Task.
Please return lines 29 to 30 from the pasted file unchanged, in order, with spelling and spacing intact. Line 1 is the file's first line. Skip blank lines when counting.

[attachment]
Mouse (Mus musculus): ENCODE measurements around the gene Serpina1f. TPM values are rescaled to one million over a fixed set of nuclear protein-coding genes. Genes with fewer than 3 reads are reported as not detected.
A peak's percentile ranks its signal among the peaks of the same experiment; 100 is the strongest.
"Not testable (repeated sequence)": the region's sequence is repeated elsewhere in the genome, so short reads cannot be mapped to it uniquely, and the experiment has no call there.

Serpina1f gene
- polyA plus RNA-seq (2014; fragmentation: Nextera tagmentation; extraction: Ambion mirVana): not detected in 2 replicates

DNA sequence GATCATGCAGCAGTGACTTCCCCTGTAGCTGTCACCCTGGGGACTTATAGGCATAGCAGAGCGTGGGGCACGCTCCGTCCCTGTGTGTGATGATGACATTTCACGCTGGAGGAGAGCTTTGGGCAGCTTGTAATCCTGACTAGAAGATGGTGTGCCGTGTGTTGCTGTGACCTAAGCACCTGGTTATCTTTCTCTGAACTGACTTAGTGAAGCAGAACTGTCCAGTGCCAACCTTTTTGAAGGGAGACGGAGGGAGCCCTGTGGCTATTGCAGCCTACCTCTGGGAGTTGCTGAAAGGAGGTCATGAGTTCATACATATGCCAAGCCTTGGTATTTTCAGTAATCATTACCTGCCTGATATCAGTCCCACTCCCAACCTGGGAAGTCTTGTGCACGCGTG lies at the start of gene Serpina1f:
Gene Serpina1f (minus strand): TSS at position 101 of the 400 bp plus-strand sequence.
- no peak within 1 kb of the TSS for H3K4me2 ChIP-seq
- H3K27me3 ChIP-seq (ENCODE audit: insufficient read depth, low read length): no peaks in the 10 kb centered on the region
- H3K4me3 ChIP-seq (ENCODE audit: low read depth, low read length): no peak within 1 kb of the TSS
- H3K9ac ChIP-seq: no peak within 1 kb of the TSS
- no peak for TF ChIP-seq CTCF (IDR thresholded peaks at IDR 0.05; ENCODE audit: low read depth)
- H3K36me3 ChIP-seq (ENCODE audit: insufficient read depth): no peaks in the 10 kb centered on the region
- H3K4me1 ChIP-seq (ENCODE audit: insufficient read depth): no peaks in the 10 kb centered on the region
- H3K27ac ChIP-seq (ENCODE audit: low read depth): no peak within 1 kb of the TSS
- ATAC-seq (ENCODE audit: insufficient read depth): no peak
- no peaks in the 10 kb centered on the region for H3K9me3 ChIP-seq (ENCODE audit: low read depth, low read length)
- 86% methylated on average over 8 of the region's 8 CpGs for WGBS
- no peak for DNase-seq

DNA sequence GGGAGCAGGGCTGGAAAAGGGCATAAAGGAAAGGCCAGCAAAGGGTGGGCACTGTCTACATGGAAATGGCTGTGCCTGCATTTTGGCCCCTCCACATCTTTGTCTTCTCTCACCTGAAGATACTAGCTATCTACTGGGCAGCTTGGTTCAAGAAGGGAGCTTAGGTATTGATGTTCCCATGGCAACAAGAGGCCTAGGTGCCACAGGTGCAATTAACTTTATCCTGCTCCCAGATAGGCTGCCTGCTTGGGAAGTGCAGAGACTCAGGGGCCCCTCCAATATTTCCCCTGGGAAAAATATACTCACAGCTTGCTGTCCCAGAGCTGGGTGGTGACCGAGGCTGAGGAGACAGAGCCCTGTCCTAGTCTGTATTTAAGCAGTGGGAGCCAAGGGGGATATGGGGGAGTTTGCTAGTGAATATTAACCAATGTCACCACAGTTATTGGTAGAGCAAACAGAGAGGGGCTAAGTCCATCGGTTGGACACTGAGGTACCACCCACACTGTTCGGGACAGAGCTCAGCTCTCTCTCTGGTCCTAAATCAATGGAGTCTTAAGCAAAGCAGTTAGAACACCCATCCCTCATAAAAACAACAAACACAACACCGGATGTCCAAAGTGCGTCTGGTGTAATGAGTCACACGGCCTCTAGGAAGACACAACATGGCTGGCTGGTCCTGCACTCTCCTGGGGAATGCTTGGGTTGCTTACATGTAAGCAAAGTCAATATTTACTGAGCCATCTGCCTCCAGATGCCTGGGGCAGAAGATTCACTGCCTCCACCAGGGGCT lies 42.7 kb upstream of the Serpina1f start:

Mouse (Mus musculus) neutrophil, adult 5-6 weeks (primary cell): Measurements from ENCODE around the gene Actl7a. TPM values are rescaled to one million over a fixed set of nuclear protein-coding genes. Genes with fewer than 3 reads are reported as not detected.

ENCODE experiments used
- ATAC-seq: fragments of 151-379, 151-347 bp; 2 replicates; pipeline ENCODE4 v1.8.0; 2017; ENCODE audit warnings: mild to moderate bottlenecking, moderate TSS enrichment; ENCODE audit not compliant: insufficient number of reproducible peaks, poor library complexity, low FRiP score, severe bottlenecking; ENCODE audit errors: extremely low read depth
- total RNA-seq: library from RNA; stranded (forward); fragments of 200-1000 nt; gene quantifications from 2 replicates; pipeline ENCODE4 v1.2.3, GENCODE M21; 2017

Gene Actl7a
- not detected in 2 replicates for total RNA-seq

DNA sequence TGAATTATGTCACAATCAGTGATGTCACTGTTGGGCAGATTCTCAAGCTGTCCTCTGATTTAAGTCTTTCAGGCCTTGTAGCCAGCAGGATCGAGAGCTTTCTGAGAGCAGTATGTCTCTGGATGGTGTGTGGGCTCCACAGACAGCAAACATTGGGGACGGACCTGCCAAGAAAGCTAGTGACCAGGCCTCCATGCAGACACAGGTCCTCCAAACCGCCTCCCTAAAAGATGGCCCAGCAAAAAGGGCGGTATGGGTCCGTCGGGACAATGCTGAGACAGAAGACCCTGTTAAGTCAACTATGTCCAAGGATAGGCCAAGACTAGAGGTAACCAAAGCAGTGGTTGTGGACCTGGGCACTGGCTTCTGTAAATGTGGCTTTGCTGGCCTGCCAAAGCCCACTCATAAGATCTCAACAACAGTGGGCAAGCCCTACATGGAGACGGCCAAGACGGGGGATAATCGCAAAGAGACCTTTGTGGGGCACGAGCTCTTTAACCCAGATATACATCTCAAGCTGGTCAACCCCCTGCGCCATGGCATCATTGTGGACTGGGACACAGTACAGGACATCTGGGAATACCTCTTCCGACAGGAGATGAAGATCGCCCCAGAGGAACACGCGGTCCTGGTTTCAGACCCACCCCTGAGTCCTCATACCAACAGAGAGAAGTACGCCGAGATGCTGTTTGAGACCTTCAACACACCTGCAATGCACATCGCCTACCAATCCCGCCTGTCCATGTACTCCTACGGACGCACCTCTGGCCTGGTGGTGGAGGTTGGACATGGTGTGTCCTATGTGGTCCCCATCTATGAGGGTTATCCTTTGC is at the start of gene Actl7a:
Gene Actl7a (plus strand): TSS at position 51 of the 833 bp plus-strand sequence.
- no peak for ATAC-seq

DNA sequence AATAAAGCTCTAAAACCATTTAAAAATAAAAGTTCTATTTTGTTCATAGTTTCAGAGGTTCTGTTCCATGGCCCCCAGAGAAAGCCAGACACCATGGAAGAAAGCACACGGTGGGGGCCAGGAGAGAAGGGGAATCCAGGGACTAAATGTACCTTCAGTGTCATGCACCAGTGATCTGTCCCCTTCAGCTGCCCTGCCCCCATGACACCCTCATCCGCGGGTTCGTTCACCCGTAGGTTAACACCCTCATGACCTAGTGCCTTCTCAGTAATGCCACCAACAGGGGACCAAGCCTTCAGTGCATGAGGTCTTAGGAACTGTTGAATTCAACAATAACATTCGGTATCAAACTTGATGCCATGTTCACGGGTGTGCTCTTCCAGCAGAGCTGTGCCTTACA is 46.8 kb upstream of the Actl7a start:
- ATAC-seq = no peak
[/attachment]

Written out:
- no peak for ATAC-seq

DNA sequence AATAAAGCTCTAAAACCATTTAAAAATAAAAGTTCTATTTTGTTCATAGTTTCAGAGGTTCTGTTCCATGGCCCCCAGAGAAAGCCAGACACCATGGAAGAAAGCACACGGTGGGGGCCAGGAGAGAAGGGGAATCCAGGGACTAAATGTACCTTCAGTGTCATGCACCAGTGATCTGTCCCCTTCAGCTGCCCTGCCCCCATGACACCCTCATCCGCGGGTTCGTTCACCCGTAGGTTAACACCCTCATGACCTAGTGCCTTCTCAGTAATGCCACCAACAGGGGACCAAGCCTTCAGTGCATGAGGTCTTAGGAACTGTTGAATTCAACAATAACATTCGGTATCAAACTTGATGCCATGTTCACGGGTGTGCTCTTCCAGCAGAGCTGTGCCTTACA is 46.8 kb upstream of the Actl7a start: